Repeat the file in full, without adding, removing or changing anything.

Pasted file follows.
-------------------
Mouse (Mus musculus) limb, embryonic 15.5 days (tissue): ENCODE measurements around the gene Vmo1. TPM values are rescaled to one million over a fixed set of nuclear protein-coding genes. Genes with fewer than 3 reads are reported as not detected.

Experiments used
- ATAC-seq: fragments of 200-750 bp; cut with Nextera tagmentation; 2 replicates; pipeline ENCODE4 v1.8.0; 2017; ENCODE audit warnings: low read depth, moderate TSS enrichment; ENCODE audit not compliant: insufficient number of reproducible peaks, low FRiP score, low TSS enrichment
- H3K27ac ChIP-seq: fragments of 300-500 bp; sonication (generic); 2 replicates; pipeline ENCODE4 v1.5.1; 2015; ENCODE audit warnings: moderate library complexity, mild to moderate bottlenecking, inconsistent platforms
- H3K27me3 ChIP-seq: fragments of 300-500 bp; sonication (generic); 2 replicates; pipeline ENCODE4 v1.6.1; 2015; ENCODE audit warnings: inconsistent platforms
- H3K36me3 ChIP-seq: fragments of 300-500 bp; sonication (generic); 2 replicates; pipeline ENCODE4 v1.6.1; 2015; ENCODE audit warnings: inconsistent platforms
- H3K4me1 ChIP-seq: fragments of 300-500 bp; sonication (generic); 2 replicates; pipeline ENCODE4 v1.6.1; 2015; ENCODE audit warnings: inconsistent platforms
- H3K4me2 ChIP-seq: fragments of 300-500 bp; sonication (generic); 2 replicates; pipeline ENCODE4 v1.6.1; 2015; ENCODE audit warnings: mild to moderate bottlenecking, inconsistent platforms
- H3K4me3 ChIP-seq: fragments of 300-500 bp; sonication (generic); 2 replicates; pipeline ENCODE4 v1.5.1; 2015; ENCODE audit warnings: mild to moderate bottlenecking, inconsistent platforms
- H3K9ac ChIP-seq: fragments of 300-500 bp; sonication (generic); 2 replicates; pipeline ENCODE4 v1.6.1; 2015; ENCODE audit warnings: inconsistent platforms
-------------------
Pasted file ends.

Mouse (Mus musculus) limb, embryonic 15.5 days (tissue): ENCODE measurements around the gene Vmo1. TPM values are rescaled to one million over a fixed set of nuclear protein-coding genes. Genes with fewer than 3 reads are reported as not detected.

Experiments used
- ATAC-seq: fragments of 200-750 bp; cut with Nextera tagmentation; 2 replicates; pipeline ENCODE4 v1.8.0; 2017; ENCODE audit warnings: low read depth, moderate TSS enrichment; ENCODE audit not compliant: insufficient number of reproducible peaks, low FRiP score, low TSS enrichment
- H3K27ac ChIP-seq: fragments of 300-500 bp; sonication (generic); 2 replicates; pipeline ENCODE4 v1.5.1; 2015; ENCODE audit warnings: moderate library complexity, mild to moderate bottlenecking, inconsistent platforms
- H3K27me3 ChIP-seq: fragments of 300-500 bp; sonication (generic); 2 replicates; pipeline ENCODE4 v1.6.1; 2015; ENCODE audit warnings: inconsistent platforms
- H3K36me3 ChIP-seq: fragments of 300-500 bp; sonication (generic); 2 replicates; pipeline ENCODE4 v1.6.1; 2015; ENCODE audit warnings: inconsistent platforms
- H3K4me1 ChIP-seq: fragments of 300-500 bp; sonication (generic); 2 replicates; pipeline ENCODE4 v1.6.1; 2015; ENCODE audit warnings: inconsistent platforms
- H3K4me2 ChIP-seq: fragments of 300-500 bp; sonication (generic); 2 replicates; pipeline ENCODE4 v1.6.1; 2015; ENCODE audit warnings: mild to moderate bottlenecking, inconsistent platforms
- H3K4me3 ChIP-seq: fragments of 300-500 bp; sonication (generic); 2 replicates; pipeline ENCODE4 v1.5.1; 2015; ENCODE audit warnings: mild to moderate bottlenecking, inconsistent platforms
- H3K9ac ChIP-seq: fragments of 300-500 bp; sonication (generic); 2 replicates; pipeline ENCODE4 v1.6.1; 2015; ENCODE audit warnings: inconsistent platforms